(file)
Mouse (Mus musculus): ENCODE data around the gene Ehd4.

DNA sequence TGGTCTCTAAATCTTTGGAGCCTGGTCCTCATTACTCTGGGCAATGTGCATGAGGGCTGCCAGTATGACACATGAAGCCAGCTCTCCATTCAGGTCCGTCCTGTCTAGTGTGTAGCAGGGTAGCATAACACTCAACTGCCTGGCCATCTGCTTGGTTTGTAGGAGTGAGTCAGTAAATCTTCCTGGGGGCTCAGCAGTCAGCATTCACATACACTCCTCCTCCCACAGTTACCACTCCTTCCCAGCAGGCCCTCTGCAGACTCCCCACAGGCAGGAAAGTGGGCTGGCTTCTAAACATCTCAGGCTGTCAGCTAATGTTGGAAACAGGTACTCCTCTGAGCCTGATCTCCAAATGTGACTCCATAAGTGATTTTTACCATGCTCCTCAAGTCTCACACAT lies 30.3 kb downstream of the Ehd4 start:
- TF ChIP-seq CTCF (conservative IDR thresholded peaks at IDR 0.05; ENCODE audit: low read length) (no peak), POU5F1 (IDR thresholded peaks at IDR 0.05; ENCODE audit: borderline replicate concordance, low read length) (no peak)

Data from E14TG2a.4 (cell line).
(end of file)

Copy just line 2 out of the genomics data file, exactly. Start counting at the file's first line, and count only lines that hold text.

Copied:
DNA sequence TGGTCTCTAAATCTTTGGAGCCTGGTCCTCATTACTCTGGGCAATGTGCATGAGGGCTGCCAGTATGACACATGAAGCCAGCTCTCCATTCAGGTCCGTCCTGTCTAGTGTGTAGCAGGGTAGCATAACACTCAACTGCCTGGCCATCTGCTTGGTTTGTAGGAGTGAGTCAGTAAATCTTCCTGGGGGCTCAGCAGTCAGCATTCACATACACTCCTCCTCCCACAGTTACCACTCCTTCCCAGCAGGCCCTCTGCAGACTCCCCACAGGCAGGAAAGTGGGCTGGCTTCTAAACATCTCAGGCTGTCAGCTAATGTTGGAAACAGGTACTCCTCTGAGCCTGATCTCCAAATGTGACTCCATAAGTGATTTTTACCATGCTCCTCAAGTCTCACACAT lies 30.3 kb downstream of the Ehd4 start: